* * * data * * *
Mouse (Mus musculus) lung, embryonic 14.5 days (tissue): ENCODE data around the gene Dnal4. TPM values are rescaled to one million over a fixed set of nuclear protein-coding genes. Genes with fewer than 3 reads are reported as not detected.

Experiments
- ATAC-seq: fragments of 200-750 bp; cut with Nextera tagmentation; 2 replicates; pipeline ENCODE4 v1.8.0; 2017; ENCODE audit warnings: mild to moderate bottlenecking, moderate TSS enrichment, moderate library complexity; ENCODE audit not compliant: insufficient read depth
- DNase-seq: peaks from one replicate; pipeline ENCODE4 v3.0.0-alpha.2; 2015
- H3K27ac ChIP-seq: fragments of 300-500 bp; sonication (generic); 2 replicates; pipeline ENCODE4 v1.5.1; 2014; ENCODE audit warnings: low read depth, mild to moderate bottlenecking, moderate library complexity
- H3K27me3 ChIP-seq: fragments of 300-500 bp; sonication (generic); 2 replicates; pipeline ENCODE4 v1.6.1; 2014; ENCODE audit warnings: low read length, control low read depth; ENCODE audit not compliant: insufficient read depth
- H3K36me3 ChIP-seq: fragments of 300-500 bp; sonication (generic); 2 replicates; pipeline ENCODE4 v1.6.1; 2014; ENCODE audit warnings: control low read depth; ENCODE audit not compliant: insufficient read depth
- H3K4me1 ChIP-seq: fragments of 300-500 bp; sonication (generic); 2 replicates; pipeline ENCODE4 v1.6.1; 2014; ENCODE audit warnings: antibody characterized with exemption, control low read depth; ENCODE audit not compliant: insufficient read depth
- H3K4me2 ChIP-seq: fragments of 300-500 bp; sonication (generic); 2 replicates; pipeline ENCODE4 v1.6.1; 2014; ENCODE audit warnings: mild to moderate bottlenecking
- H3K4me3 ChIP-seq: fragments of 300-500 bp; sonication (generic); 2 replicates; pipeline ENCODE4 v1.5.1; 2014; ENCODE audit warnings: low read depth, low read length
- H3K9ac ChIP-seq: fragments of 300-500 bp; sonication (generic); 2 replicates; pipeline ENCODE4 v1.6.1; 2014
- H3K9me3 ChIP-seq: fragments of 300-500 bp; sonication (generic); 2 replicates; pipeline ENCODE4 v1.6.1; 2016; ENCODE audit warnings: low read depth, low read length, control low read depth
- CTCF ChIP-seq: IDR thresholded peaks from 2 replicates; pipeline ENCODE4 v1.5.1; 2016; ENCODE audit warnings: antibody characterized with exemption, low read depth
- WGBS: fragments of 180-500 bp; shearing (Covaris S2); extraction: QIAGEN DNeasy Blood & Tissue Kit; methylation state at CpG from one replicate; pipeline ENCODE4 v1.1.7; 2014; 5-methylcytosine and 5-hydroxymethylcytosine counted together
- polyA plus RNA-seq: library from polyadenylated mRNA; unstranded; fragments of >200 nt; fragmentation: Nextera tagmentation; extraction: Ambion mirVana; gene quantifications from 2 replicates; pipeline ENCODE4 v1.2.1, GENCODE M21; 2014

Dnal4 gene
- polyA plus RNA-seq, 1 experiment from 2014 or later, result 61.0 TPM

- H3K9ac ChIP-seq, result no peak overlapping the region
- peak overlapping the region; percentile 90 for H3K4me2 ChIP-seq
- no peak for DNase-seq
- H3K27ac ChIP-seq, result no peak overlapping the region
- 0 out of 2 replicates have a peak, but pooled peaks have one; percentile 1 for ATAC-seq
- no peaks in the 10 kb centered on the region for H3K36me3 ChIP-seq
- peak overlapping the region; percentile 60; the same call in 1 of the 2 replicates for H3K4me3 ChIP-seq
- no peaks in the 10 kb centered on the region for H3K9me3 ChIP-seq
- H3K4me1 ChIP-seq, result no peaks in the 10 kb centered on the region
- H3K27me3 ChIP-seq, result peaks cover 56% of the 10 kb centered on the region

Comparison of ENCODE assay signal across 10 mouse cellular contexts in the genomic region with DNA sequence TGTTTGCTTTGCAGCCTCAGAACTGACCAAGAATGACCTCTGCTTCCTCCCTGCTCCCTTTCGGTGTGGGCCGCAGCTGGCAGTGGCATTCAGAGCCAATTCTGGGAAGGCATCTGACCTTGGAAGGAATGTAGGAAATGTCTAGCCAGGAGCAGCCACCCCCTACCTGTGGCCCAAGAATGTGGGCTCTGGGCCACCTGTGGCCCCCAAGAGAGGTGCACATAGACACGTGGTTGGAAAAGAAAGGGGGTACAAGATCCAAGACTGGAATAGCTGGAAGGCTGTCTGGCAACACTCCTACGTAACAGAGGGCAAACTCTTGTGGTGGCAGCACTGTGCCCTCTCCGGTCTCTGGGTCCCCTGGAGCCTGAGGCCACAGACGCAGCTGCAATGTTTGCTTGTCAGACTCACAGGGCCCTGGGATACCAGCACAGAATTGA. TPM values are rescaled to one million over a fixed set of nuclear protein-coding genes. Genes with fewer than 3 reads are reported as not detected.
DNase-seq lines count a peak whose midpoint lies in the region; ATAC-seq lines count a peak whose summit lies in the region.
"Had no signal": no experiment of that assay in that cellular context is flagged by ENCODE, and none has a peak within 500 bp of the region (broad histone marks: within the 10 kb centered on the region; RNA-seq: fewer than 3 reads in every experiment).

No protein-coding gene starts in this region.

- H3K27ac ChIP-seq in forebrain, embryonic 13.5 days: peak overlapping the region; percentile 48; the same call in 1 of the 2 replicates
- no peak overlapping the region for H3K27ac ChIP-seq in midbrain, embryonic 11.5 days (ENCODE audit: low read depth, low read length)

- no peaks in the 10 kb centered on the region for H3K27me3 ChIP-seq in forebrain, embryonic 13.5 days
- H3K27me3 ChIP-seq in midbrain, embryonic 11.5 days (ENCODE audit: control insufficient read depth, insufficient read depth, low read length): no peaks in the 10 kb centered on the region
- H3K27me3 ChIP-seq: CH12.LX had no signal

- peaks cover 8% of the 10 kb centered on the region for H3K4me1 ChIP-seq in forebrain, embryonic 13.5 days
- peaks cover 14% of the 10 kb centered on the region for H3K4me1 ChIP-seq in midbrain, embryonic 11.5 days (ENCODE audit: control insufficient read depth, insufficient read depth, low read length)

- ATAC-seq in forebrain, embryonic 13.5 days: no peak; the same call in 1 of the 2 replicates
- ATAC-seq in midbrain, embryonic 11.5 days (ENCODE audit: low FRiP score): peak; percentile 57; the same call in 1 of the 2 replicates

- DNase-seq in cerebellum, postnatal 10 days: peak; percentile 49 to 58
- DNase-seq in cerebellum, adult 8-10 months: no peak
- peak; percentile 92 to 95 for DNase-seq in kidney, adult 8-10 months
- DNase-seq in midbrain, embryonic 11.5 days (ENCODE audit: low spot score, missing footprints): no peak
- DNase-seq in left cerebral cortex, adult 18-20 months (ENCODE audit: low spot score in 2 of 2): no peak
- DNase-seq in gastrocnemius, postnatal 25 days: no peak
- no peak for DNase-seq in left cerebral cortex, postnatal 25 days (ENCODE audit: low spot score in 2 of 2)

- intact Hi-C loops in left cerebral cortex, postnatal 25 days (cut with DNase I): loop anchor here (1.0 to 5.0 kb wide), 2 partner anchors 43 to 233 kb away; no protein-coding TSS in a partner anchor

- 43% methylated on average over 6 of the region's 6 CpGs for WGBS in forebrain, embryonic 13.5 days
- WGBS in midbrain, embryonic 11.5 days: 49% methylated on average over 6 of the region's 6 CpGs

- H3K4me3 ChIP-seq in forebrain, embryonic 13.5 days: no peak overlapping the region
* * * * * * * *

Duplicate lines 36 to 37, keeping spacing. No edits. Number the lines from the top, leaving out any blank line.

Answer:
- H3K27me3 ChIP-seq: CH12.LX had no signal

- peaks cover 8% of the 10 kb centered on the region for H3K4me1 ChIP-seq in forebrain, embryonic 13.5 days